Robert Jenkins was the master of a merchant ship, the brig, Rebecca, in the year 1739. On 09 April, the Rebecca was sailing past the Caribbean port of Havana when a Spanish schooner ordered her to heave to. The Spanish attempted to extort the payment of duties on the cargo of sugar and rum that the Rebecca was carrying. The master of the ship refused to pay. The Spanish sailors began to harrass and torture Jenkins and the rest of the English crew threatening them with greater injury if the demand was not complied with. Jenkins continued to refuse to submit to the Spanish, who, with a cutlass, sliced off one of his ears. He was then handed the ear and told to give it to his English King. Jenkins did so at a sitting of Parliament on 19 October 1739. The brutal act sparked a war between England and Spain that would last four years.
The episode for which the War of Jenkins' Ear was named was only one part of the reason England and Spain went to war in 1739. The Florida / Carolina border had been in contention for many years. Then, in 1732, the lands lying between the Savannah and Altahama Rivers were granted by King George II to a group of twenty trustees to become the Colony of Georgia. The eminent approach of English settlement closer to Florida was seen as a threat to Spain. Another contributing factor to the Anglo-Spanish war were the abuses England had been making toward the Assiento of the Treaty of Utrecht of 1713. Spain also was opposed to the logging activities England engaged in in the Honduras. The cutting off of Robert Jenkins' ear was only a small part of the whole problem, but it so aroused public sentiment that the English Parliament was compelled to declare war against Spain.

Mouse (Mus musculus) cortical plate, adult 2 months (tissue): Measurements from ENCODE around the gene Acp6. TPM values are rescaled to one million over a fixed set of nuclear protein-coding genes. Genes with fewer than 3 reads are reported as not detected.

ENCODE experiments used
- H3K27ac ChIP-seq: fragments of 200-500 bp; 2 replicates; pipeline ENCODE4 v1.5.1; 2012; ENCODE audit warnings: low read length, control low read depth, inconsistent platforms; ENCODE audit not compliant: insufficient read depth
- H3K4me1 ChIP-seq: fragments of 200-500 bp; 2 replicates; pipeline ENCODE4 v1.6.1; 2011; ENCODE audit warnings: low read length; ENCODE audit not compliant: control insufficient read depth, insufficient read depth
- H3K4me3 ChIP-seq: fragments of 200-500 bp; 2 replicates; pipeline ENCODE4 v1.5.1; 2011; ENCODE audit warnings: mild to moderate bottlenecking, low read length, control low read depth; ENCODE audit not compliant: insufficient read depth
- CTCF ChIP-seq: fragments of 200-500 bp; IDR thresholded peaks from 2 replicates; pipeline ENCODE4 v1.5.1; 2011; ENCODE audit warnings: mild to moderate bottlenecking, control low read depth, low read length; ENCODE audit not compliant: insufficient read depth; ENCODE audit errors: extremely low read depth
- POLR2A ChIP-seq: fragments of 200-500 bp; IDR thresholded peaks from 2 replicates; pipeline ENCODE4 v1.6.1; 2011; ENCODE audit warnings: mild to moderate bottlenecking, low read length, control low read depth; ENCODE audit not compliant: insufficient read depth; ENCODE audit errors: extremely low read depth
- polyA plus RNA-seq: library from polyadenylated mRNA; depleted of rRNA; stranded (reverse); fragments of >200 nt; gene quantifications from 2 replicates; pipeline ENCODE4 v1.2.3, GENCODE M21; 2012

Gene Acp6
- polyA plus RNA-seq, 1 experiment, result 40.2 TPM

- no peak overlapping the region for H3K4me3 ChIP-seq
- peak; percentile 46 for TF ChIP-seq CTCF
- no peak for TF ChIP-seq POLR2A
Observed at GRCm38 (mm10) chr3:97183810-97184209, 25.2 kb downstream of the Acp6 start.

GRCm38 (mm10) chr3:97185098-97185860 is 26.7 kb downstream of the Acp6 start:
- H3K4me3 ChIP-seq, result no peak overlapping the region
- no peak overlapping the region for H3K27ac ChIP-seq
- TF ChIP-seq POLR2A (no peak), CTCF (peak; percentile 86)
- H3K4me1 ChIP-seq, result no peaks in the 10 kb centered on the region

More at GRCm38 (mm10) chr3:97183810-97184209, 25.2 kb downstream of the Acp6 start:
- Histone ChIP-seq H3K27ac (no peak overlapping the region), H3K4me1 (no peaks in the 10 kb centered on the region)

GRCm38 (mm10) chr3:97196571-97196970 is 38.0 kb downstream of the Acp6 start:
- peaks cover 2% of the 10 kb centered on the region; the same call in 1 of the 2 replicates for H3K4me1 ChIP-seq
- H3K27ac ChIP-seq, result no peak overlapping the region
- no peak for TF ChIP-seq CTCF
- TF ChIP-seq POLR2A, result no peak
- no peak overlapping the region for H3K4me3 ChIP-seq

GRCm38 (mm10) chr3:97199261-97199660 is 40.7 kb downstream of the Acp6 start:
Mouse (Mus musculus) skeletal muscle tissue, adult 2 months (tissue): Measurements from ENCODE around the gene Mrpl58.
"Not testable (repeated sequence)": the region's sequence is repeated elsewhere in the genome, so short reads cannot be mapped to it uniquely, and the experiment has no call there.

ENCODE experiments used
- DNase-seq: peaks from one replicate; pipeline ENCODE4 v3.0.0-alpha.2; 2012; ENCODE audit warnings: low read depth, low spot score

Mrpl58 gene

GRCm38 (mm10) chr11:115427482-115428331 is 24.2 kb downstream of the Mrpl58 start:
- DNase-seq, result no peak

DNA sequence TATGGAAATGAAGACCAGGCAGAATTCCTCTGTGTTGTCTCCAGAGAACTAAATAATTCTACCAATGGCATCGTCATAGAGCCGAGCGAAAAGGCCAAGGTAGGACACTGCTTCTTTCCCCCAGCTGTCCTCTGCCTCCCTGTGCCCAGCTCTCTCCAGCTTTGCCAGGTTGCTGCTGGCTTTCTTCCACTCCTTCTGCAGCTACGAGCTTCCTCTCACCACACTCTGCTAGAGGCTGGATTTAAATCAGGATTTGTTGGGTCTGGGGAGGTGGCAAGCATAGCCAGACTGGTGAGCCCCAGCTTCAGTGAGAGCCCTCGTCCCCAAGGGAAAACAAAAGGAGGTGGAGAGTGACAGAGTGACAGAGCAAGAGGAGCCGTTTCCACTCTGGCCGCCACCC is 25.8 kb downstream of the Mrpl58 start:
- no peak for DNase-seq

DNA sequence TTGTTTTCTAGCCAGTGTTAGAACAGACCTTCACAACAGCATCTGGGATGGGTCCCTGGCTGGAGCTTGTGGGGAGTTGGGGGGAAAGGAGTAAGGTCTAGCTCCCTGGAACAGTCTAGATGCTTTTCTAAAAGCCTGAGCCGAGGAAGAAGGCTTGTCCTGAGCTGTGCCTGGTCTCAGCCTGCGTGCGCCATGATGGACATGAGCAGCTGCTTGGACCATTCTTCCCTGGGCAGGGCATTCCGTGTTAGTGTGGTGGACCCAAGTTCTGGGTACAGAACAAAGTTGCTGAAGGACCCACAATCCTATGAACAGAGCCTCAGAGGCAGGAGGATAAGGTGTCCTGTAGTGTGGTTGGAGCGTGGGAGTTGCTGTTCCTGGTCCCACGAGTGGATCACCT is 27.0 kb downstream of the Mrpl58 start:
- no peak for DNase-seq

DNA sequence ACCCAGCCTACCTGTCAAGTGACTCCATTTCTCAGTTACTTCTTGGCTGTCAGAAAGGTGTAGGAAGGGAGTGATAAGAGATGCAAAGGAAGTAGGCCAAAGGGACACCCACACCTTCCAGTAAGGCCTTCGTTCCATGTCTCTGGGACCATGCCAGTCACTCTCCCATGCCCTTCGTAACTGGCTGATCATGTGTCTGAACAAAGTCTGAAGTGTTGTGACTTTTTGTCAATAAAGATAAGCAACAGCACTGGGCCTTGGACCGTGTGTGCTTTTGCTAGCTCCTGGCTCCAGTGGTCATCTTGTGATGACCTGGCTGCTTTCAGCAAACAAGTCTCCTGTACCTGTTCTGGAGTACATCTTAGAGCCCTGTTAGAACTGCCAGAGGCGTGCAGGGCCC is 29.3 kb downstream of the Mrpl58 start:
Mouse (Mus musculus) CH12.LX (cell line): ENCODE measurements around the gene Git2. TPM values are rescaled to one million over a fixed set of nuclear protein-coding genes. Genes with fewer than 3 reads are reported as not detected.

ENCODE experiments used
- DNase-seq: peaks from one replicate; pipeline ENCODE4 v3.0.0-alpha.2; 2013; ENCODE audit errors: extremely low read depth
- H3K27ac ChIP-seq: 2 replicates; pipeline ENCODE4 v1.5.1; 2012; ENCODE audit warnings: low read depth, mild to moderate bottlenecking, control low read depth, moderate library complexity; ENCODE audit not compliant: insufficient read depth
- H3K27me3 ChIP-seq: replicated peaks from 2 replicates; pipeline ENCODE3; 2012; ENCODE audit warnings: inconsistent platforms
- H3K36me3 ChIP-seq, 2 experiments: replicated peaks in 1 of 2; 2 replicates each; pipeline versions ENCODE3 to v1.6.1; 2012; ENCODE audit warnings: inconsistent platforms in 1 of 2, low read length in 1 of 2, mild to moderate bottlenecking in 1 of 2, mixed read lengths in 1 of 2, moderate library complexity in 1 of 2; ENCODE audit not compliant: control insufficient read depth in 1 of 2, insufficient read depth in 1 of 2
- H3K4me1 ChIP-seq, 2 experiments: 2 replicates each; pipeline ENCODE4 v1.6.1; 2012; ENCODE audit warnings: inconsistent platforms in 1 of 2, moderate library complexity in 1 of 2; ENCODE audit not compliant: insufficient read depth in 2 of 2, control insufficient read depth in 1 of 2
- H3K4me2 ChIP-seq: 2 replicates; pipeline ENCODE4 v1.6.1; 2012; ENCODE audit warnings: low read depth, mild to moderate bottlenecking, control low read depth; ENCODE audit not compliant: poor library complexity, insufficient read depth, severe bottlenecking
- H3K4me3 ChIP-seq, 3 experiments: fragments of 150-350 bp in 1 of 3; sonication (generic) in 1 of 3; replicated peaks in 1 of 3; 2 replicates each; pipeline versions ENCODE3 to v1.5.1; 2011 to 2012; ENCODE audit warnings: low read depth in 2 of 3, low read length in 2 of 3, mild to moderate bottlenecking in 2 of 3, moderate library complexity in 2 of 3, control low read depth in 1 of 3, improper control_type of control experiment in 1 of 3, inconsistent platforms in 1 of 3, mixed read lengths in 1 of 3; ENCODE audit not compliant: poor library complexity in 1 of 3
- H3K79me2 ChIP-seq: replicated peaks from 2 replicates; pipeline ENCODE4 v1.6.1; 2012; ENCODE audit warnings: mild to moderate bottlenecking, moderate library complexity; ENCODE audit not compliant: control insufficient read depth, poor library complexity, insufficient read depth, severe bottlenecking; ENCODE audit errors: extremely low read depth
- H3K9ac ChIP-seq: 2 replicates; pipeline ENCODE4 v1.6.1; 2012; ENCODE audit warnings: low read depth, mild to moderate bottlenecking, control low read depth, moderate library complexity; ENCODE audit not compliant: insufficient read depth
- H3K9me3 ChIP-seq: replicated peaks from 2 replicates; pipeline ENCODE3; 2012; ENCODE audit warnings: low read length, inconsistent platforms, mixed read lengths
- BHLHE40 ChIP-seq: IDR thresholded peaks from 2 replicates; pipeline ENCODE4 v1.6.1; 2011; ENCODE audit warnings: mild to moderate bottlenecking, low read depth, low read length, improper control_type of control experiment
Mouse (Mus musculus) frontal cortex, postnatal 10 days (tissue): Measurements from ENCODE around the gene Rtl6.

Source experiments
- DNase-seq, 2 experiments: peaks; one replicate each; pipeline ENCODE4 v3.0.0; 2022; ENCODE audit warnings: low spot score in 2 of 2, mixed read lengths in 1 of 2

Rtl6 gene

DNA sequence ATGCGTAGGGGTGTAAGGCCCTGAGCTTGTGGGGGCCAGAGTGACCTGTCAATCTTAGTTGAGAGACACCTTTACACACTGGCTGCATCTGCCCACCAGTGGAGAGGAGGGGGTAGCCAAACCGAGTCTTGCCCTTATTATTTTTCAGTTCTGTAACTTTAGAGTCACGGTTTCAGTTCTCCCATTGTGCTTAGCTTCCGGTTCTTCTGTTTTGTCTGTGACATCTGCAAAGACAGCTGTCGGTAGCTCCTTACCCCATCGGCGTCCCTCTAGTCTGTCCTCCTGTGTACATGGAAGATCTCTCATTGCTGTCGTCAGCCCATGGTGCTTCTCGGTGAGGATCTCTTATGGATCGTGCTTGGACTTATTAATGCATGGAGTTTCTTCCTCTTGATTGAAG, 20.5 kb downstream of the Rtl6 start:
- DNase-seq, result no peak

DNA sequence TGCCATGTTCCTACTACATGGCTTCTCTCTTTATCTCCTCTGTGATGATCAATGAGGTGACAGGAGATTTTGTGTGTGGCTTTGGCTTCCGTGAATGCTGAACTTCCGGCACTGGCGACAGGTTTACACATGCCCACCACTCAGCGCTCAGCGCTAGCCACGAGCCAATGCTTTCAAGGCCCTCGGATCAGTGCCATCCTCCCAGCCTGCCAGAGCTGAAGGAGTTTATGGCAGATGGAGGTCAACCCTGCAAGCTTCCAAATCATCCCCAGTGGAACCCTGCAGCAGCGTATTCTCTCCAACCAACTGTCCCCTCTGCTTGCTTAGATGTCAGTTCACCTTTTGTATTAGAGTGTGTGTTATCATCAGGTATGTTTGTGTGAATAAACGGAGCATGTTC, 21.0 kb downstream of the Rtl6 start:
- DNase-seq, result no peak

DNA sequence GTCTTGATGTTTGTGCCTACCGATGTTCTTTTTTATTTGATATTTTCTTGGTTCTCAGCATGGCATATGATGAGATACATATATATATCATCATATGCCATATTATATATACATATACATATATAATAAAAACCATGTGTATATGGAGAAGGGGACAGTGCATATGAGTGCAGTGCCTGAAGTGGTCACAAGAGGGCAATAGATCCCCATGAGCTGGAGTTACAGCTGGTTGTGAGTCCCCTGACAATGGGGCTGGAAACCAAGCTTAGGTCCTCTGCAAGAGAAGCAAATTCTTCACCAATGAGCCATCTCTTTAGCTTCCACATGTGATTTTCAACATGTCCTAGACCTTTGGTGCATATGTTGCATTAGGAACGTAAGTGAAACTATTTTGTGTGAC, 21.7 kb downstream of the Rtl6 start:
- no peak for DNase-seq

The governor of the new colony of Georgia, James Edward Oglethorpe, bristled at the opportunity to attack the Spanish settlements in Florida. The declaration of the war was just what he needed to legitimize his desire to invade the Spanish colony. Oglethorpe enlisted a troop of colonists from Georgia and South Carolina and Indians from the Cherokee, Chickasaw and Creek tribes and launched a successful expedition against Fort San Francisco de Pupo and Fort Picolata along the San Juan River in January, 1740.
Despite his earlier victories, Oglethorpe was unsuccessful, in May, of subduing St. Augustine.
In 1742, a Spanish of over two thousand attacked the colonial forces at St. Simon's Island, but were repulsed by an English force of perhaps five hundred. The battle, known as the Battle of Bloody Marsh, was noted for an incident in which nearly two hundred Spanish soldiers were either killed or taken prisoner in a heated skirmish on the narrow road leading from Fort St. Simons to Fort Frederica.
A final expedition against St. Augustine was undertaken by Oglethorpe in the early spring of 1743, but it was as inconclusive as previous attempts. The recent influx of Scot and Ulster-Scot emigrants to the new Georgia colony gave Governor Oglethorpe fresh blood from which to draw troops for his militia. With a force composed primarily of Scot Highlanders, Oglethorpe marched on St. Augustine. In a surprising turn of events, the Spanish simply refused to return the colonists' fire.
The War of Jenkins' Ear essentially merged into the King George's War, the colonial phase of the War of the Austrian Succession.